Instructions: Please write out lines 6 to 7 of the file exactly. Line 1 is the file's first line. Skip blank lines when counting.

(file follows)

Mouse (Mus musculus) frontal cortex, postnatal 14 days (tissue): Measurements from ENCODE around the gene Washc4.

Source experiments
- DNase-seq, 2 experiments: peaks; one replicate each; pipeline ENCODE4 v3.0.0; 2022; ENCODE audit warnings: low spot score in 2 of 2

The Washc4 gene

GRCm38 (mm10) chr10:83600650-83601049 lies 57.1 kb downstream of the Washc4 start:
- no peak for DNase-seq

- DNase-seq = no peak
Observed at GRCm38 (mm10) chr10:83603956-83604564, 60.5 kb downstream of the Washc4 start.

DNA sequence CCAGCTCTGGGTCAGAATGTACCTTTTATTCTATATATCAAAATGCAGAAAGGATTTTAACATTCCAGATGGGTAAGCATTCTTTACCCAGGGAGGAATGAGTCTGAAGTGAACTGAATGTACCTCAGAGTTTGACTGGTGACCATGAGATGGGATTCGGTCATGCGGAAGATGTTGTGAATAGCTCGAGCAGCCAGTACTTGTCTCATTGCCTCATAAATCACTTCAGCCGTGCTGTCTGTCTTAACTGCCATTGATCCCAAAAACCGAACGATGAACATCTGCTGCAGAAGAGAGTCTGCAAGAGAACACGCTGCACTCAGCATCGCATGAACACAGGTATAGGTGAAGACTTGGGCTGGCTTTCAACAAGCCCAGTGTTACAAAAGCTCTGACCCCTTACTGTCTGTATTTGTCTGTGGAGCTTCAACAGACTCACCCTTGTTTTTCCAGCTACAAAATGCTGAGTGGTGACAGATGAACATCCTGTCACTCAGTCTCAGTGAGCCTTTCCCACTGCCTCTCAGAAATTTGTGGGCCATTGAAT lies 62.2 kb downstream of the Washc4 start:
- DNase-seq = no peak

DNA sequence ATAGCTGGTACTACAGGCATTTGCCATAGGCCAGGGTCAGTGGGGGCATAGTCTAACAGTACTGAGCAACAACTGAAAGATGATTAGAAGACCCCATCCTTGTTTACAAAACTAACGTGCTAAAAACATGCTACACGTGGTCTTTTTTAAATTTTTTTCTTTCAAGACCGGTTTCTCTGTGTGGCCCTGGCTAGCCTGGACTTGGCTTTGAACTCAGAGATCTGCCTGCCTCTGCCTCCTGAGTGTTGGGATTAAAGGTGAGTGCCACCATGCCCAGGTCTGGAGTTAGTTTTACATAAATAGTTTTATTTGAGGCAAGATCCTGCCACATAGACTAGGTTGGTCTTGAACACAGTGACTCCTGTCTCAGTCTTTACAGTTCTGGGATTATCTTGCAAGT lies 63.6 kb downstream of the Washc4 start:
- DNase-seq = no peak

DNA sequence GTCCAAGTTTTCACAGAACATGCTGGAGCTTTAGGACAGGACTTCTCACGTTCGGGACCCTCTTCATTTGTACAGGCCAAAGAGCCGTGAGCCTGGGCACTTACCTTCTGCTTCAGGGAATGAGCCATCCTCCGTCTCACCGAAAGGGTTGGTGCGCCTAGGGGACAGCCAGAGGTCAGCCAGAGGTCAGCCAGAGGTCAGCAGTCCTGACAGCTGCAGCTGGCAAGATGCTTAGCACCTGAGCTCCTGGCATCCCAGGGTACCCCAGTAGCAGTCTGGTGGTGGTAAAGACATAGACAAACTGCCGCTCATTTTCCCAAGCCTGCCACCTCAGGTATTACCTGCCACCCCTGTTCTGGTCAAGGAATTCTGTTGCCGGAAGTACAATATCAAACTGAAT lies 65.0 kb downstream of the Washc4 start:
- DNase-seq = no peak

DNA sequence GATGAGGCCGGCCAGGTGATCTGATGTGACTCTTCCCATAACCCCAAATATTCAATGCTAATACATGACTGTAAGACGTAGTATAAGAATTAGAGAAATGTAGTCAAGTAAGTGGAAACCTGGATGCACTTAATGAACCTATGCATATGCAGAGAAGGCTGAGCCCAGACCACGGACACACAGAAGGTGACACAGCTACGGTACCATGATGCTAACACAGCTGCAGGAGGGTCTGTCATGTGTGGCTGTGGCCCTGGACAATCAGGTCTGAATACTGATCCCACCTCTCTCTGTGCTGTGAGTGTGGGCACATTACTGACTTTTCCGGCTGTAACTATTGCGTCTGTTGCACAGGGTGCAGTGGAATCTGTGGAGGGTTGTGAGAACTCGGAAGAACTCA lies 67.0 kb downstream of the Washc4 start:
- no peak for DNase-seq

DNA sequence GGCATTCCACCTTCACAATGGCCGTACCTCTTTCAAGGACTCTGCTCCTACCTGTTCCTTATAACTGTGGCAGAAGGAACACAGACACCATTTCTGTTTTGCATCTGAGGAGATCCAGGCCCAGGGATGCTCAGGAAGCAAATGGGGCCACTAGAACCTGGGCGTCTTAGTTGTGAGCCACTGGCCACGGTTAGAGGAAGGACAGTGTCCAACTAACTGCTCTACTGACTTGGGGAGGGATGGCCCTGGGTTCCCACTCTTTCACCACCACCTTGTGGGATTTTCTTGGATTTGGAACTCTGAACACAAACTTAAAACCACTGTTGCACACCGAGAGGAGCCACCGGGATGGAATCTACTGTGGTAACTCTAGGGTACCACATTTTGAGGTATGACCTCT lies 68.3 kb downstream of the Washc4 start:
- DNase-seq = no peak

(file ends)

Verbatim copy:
- no peak for DNase-seq

- DNase-seq = no peak